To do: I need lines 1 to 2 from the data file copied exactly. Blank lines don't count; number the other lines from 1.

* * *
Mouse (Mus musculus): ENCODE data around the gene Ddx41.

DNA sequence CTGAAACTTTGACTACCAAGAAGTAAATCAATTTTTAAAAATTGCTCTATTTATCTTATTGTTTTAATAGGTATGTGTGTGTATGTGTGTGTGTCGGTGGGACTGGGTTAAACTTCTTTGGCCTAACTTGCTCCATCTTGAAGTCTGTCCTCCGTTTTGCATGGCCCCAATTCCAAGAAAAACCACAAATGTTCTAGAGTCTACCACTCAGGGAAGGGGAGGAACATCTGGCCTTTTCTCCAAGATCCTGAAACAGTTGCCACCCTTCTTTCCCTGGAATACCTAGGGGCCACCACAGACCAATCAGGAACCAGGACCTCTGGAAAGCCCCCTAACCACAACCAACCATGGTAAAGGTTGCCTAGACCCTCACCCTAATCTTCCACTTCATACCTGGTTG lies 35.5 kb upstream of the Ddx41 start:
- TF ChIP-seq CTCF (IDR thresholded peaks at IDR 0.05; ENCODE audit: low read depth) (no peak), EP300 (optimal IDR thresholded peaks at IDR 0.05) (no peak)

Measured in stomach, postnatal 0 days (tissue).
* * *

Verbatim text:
Mouse (Mus musculus): ENCODE data around the gene Ddx41.

DNA sequence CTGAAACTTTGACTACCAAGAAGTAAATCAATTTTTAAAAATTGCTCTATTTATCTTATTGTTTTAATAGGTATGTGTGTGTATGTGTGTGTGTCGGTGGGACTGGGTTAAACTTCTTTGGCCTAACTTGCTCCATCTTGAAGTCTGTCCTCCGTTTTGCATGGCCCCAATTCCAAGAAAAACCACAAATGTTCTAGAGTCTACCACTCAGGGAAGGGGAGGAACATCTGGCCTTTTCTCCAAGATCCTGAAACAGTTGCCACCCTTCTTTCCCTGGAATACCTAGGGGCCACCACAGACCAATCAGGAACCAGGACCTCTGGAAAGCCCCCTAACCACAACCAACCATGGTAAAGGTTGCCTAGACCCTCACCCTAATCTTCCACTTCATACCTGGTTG lies 35.5 kb upstream of the Ddx41 start: